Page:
The Pac-12's CEO Group opted today not to take further action on the basketball officiating controversy after reviewing an outside report today.

The Indiana firm Ice Miller LLP reviewed the circumstances regarding the Pac-12 Tournament that involved Arizona Wildcats coach Sean Miller and former Pac-12 officials coordinator Ed Rush.

Miller was fined $25,000 for his postgame actions on March 15 while Rush resigned four days after the Pac-12 said he improperly tried to prod officials into more closely monitoring Miller and other Pac-12 coaches.

The report found the fine for Miller was "within the commissioner's authority and reasonable," and it will stick.

 “The Pac-12 CEO Group fully reviewed and discussed the Ice Miller report and agreed that is was an objective analysis of all known facts surrounding the officiating dispute at this year’s Pac-12 Men’s Basketball Tournament," said Oregon State president Ed Ray, the chair of the CEO Group (composed of school presidents). "The CEO Group accepted the report, agreed there is no further action required, and determined that this independent review brings closure to the matter.”

Arizona president Ann Weaver Hart, who is part of the CEO Group, said in a statement that she was pleased the report "will result in positive change to the Pac-12’s oversight of its officiating program."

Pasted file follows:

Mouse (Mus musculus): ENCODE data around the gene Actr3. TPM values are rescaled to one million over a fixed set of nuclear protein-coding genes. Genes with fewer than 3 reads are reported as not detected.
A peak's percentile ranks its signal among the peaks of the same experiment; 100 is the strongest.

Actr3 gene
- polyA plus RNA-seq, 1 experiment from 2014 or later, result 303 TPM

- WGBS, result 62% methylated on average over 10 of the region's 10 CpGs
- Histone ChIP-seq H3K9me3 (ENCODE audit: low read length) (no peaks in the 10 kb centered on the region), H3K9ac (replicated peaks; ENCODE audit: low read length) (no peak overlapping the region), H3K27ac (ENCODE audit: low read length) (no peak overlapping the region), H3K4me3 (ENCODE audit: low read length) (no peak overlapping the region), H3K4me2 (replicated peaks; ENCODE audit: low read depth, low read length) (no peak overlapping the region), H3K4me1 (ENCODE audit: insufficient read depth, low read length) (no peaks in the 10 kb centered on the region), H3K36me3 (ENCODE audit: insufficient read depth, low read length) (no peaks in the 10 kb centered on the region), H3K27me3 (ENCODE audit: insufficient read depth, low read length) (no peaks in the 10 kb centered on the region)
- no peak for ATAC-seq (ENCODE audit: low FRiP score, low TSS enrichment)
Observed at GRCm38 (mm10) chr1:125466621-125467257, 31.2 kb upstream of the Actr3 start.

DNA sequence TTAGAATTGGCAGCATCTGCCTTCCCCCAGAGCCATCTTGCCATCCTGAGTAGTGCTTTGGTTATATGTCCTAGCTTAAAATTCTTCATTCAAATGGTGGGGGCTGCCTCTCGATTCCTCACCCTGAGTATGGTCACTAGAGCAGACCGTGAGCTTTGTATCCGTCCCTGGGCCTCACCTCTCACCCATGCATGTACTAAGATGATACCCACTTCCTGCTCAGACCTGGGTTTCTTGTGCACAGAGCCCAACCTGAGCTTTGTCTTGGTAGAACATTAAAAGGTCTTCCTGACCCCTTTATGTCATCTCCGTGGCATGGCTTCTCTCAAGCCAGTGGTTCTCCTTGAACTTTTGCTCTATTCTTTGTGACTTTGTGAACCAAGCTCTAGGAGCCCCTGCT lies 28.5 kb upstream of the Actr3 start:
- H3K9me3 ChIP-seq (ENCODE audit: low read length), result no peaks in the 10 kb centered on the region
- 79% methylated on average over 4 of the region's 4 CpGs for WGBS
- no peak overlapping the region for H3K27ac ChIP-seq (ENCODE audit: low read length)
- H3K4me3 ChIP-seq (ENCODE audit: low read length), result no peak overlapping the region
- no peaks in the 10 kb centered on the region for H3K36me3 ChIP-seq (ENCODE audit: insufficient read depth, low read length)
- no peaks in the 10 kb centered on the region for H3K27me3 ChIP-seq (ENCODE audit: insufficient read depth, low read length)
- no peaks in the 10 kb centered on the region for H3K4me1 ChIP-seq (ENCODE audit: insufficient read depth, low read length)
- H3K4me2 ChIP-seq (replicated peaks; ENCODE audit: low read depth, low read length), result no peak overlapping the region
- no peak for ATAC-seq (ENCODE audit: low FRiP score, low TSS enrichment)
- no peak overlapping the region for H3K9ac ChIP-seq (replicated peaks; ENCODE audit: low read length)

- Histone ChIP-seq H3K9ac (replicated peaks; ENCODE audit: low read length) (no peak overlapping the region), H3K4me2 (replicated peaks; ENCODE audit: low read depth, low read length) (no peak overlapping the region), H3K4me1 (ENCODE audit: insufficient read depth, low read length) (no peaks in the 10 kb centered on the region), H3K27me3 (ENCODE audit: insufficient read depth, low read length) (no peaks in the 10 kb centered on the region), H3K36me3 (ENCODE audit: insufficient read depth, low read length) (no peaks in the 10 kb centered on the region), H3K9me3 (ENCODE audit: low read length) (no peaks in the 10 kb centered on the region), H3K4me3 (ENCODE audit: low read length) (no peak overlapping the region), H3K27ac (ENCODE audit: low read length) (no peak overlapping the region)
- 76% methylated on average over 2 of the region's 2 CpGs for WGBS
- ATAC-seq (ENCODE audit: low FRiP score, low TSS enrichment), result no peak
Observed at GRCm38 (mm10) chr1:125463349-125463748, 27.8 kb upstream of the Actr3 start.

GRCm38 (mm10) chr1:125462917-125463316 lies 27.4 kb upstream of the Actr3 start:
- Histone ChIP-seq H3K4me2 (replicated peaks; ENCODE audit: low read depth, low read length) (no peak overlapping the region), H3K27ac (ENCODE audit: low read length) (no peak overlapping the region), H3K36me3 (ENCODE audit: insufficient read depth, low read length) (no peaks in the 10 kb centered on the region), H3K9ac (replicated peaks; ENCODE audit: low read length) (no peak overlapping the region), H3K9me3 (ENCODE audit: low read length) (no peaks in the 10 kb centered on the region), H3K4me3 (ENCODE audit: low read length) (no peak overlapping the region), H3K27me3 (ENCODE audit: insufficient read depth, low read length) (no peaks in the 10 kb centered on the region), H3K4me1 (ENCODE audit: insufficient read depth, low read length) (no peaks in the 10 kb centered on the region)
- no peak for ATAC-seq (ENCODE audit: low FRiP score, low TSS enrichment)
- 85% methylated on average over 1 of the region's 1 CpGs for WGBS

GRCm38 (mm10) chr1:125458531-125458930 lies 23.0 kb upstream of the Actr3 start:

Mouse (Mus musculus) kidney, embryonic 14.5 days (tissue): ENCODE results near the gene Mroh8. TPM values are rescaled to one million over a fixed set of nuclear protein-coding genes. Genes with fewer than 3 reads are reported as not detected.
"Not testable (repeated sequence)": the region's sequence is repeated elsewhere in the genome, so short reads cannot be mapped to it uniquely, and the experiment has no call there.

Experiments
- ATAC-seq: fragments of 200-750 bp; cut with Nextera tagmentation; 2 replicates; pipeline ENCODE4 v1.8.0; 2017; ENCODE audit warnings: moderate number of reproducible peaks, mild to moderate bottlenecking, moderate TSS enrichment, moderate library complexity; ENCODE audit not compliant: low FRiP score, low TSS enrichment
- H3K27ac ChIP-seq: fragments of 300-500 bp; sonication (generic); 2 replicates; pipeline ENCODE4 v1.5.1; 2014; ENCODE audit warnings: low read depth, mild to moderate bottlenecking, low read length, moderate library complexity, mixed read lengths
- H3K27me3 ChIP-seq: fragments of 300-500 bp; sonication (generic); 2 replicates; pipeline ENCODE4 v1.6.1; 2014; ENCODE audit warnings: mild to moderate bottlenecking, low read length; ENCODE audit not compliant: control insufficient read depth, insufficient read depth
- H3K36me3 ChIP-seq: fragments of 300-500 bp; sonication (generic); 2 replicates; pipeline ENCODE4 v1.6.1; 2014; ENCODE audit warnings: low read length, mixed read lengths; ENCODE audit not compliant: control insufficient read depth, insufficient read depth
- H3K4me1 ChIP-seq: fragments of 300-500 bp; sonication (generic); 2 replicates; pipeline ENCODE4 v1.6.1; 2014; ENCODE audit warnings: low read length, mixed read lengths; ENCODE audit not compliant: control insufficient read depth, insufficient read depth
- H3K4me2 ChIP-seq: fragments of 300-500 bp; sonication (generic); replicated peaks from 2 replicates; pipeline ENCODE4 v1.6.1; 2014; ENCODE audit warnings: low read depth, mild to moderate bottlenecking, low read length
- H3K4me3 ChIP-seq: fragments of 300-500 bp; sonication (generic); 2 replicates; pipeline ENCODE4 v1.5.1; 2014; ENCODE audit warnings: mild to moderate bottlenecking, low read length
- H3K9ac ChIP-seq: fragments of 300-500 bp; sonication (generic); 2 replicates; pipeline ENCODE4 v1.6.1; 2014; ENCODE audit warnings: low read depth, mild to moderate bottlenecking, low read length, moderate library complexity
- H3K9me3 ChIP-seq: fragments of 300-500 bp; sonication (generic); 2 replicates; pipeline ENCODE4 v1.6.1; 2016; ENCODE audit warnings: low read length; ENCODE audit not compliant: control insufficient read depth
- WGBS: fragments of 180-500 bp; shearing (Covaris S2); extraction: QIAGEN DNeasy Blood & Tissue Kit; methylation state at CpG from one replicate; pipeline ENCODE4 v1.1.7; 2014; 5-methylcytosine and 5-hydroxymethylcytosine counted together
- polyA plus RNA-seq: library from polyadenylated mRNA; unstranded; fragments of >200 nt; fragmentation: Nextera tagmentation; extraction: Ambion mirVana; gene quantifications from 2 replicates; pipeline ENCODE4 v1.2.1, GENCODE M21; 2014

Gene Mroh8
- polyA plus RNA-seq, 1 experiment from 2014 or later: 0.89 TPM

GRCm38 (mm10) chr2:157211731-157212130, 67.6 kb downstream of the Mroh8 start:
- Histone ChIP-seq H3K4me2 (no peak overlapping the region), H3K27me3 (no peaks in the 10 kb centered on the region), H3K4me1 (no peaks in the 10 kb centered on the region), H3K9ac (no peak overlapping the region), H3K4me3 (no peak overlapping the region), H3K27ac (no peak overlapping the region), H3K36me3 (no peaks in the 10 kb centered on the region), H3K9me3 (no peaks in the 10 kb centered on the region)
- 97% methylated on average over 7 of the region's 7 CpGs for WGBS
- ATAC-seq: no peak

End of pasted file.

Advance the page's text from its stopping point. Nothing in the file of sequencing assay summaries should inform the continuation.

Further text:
"The Conference’s commitment to maintain integrity and improve the quality of officiating was important to the executive committee," Hart said. "I look forward to seeing major changes in the way in which the Pac-12 organizes and oversees basketball officiating.”

Arizona AD Greg Byrne declined to comment but issued a brief statement through UA.

"Coach Miller and I have discussed the report, and we are ready to move forward," Byrne's statement said. "We remain hopeful this report will lead to improvements in our officiating program."

The report said the diversity of reported recollections about the events following Arizona's quarterfinal win over Colorado, and before Arizona's semifinal loss to UCLA, prevented a a "singularly reliable understanding" of the events.

However, it found:

-- Rush offered cash or vacations to officials who more assertively enforced bench decorum guidelines but did not intend for them to be taken literally. It also found that officials present at meetings after the Arizona-Colorado game and before the Arizona-UCLA game understood Rush's statements as a point of emphasis on Rush's seriousness about enforcing bench decorum.

-- The report said officials never believed they would receive an award for assessing a technical foul against Miller (who received one late in the UCLA game).

-- Even though Rush's statements were not meant literally they were "inappropriate."

-- Miller used profane language multiple times after the Wildcats' loss to UCLA, calling it a "cheating (expletive) conference" in front of a conference staffer, and that the league considered fine amounts for that incident and his postgame confrontation between $10,000 and $50,000.  Miller ultimately was fined $25,000.

The full report can be found here.